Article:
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A palletized munitions system falls from the cargo hold of a 352d Special Operations Wing MC-130J Commando II during a live-fire demonstration in Norway, Nov. 9, 2022.

A palletized munitions system falls from the cargo hold of a 352d Special Operations Wing MC-130J Commando II during a live-fire demonstration in Norway, Nov. 9, 2022. (Brigette Waltermire/U.S. Air Force)

STUTTGART, Germany — U.S. special operations forces flying over the Arctic on Wednesday rolled a long-range missile out the back of a C-130 aircraft, dropping it by parachute before it blasted toward its target in the distance.

The operation marked the first-ever demonstration in Europe of Rapid Dragon, an experimental program that uses standard air drop procedures to launch air-to-surface cruise missiles.

“It puts this thing within range of Russia. We are intentionally trying to be provocative without being escalatory,” Special Operations Command Europe’s Lt. Col. Lawrence Melnicoff told Stars and Stripes ahead of Wednesday’s launch. “We’re trying to deter Russian aggression, expansionist behavior, by showing enhanced capabilities of the allies.”

The missile launch, carried out inside the Arctic Circle at Norway’s Andoya Space Range, also showcases how allies can muscle up by mixing and matching weapons systems in new ways, Melnicoff said.

It was the culmination of the Stuttgart-based SOCEUR’s demonstration of American and allied units’ ability to rapidly mobilize and deliver long-range precision fire over great distances.

Airmen load a Rapid Dragon deployment system onto an MC-130J aircraft ahead of an airdrop in November 2021 at Eglin Air force Base, Fla. Special operations forces deployed the system in a demonstration over the Arctic on Nov. 9, 2022.

Airmen load a Rapid Dragon deployment system onto an MC-130J aircraft ahead of an airdrop in November 2021 at Eglin Air force Base, Fla. Special operations forces deployed the system in a demonstration over the Arctic on Nov. 9, 2022. (Air Force Research Laboratory)

The Norway exercise coincided with drills in Poland and Romania. They’re all part of U.S. European Command’s Atreus program, which aims to expand military options for allies.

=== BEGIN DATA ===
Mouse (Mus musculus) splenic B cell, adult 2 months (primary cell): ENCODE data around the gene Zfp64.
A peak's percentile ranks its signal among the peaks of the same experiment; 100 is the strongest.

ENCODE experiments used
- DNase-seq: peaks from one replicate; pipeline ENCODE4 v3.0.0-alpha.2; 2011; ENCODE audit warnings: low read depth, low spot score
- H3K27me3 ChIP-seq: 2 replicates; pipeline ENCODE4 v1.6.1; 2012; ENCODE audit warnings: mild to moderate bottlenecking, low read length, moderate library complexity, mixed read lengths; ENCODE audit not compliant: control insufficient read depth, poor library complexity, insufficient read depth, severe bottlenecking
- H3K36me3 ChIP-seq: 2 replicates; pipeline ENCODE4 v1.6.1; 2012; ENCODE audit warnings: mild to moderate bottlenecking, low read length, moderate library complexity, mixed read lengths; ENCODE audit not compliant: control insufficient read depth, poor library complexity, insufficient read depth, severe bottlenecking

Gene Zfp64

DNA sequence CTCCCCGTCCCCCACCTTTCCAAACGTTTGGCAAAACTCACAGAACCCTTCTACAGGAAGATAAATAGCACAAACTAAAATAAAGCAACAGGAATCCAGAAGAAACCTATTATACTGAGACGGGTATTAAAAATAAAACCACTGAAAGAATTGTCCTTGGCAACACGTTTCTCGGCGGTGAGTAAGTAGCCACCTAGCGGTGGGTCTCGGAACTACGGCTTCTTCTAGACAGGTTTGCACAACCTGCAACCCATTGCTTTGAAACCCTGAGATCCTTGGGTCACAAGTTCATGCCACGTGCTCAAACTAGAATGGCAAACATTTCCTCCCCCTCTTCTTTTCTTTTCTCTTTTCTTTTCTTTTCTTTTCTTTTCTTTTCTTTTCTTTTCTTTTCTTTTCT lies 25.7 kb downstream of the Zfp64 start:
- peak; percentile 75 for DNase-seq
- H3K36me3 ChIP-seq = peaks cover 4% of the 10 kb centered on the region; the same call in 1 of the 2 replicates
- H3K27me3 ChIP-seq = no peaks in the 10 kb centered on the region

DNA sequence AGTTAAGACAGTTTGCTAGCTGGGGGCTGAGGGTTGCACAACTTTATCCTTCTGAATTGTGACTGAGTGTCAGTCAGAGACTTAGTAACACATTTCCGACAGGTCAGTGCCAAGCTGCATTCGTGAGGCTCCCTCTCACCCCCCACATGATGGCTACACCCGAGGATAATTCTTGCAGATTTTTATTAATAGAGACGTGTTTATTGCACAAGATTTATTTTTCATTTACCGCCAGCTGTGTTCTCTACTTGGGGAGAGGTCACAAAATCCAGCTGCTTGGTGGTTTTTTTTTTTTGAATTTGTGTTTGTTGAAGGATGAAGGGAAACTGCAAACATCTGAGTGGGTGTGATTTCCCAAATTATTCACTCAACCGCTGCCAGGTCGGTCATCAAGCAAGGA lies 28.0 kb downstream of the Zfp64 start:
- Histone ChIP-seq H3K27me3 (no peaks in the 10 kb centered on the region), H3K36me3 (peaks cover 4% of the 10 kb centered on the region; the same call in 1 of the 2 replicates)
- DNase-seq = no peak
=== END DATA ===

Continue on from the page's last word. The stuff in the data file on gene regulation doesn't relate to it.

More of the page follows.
Similar missions have been held in the Baltics and Romania involving aircraft loaded with High Mobility Artillery Rocket Systems, which are flown to landing zones and offloaded for quick-strike targeting.

Such operations are connected to planning for the worst-case scenario in the event Russia were to take aim at allied military hubs in Europe, said Melnicoff, who oversees Atreus for SOCEUR.

“It complicates Russian decision-making because we know that they’re targeting very, very large specific aggregations of allied power, ... Ramstein Air Base, RAF Lakenheath, things like that,” Melnicoff said. “We’re survivable. If worse comes to worst and somebody takes out these power hubs, we can forward-project precision artillery fire across the alliance with our partners.”

The Rapid Dragon concept has the attention of several allies, including Poland. While other allies don’t have long-range bomber strike capabilities like the U.S., they can mimic some of those effects by loading long-range missiles onto cargo aircraft.

The Red Dragon system uses a steel cage and can be loaded with Joint Air to Surface Standoff Missiles, which have a range of up to 1,200 miles depending on the variant.

“The way it works is it drops out of cargo aircraft like a heavy equipment air drop, so it’s completely a roll-on, roll-off package,” Melnicoff said.

After rolling out, the cage stabilizes under parachutes. Then a sling gate opens and the missiles drop out.

The system also has the potential to be paired with other types of materiel, including hypersonic weapons and swarm drones, Melnicoff said.

The concept was developed by the Air Force, which has been experimenting with the idea for the past couple of years.

Lt. Gen. Jim Slife, head of U.S. Air Force Special Operations Command, said experimenting with new ways to strike targets is key to preparing for an unpredictable future.

“AFSOC’s greatest value to the joint force, as well as allies and partners, is when we find unconventional ways to deliver airpower,” Slife said Wednesday in a statement. “The future is going to be different than what we have experienced for the last 20 years.”

A cruise missile is shown immediately after being dropped from an MC-130J cargo plane at White Sands Missile Range, N.M., in November 2021. Special operations forces performed a similar demonstration drop over the Arctic on Nov. 9, 2022.

A cruise missile is shown immediately after being dropped from an MC-130J cargo plane at White Sands Missile Range, N.M., in November 2021. Special operations forces performed a similar demonstration drop over the Arctic on Nov. 9, 2022. (Air Force Research Laboratory)

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John covers U.S. military activities across Europe and Africa. Based in Stuttgart, Germany, he previously worked for newspapers in New Jersey, North Carolina and Maryland. He is a graduate of the University of Delaware.

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